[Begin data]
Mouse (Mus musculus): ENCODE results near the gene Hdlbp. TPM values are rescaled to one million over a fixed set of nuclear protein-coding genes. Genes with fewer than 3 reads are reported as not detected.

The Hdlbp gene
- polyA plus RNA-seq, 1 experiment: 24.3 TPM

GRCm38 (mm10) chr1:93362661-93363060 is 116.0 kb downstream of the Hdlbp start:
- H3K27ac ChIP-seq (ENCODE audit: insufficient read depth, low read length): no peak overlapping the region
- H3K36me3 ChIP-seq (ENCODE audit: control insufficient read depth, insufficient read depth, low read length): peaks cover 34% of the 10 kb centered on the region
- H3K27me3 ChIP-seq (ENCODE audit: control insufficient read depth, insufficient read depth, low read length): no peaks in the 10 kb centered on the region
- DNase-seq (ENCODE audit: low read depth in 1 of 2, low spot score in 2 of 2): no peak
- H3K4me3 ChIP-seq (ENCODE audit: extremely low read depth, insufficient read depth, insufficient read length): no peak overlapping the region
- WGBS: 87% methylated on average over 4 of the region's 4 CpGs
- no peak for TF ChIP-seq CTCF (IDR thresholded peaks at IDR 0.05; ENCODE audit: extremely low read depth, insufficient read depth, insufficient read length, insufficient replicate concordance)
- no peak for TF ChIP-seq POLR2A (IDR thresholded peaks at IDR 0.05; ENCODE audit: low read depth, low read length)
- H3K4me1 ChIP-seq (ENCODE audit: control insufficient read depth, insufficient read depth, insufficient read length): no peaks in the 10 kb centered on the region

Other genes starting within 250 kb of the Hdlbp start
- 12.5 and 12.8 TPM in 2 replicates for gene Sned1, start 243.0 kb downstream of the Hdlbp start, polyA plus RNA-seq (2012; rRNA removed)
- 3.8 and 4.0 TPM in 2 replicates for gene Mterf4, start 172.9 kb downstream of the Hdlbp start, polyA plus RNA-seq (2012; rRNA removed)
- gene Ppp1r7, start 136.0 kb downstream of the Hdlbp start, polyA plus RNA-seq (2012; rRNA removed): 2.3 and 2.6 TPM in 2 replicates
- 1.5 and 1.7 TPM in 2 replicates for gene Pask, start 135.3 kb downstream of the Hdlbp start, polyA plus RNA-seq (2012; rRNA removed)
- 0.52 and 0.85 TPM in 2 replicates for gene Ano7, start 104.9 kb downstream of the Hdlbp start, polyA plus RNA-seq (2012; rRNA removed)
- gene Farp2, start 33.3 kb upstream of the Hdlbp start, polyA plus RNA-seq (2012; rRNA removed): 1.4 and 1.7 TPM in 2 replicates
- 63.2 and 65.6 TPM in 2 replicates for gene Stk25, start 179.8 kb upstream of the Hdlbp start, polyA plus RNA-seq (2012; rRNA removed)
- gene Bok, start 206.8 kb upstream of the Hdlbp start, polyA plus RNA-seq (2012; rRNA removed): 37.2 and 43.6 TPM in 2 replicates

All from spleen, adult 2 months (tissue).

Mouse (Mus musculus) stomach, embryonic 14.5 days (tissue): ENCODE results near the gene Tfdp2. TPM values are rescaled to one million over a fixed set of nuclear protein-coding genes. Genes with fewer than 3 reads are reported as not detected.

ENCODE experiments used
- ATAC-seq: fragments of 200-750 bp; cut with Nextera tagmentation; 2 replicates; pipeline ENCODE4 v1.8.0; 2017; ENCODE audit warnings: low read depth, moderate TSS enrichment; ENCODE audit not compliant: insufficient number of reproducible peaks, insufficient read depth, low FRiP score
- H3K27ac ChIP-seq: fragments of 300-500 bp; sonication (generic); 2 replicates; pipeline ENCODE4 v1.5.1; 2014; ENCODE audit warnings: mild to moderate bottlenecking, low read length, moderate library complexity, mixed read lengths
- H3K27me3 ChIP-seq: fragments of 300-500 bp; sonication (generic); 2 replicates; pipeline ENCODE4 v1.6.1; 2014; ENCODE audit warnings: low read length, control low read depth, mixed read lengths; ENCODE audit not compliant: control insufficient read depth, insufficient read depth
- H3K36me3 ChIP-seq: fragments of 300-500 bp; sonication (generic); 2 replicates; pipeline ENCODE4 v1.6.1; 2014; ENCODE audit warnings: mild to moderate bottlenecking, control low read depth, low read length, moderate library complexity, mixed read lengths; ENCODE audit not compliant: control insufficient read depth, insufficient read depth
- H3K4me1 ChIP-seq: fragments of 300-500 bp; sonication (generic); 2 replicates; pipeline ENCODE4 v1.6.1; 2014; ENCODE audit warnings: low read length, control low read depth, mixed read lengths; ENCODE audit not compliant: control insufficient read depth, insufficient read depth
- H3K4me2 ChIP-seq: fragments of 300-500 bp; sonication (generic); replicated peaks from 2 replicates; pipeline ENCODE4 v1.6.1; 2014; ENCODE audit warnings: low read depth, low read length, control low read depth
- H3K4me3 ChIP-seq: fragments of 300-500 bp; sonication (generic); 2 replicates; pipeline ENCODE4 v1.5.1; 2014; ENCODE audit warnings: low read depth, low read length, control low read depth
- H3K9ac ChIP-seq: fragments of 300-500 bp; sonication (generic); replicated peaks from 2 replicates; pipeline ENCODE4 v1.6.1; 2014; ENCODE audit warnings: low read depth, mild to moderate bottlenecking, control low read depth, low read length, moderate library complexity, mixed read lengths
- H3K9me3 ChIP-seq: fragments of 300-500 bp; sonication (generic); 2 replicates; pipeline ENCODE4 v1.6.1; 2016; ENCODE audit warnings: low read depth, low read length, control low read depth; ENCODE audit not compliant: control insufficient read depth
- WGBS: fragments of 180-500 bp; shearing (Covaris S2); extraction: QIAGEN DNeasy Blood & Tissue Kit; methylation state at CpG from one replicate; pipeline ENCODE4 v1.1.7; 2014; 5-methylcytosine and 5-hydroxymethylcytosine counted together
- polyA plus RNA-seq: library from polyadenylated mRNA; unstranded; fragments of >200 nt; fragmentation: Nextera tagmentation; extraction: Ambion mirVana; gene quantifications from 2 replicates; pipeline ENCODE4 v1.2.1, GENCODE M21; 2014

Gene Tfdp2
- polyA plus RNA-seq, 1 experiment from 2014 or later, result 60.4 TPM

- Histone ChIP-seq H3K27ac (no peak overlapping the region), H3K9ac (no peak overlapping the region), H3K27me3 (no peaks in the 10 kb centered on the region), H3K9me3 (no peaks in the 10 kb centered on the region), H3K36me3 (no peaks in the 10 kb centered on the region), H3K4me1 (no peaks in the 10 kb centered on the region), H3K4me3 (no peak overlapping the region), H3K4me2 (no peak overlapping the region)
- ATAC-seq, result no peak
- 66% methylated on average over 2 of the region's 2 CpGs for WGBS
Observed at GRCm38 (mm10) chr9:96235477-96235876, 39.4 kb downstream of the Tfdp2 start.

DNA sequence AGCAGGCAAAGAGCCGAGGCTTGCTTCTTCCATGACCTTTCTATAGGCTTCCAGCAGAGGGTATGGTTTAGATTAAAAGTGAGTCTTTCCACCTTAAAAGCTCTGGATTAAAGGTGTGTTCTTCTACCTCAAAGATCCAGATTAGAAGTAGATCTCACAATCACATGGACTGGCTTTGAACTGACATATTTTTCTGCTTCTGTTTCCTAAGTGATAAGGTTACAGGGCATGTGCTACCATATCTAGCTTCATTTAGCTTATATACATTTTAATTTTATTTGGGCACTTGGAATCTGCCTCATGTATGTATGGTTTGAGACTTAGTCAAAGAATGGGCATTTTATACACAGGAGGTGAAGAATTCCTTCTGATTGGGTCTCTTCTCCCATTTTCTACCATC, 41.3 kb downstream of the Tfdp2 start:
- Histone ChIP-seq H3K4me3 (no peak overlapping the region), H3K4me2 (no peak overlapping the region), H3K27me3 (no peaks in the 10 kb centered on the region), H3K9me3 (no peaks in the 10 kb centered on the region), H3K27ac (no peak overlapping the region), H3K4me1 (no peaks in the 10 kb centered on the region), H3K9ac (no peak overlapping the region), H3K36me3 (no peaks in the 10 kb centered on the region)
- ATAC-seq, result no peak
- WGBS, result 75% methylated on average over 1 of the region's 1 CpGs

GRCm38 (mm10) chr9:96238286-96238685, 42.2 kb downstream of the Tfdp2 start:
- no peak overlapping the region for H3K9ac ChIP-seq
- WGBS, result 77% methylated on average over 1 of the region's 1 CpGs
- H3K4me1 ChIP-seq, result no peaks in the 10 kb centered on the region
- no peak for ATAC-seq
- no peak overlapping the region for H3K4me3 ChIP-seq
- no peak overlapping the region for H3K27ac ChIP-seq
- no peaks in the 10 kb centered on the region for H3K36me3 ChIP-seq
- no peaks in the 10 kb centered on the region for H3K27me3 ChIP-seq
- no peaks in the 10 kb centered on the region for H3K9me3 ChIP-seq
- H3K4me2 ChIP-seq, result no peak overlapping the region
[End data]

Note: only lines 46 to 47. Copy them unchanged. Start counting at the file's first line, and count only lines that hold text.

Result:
- WGBS, result 75% methylated on average over 1 of the region's 1 CpGs

GRCm38 (mm10) chr9:96238286-96238685, 42.2 kb downstream of the Tfdp2 start: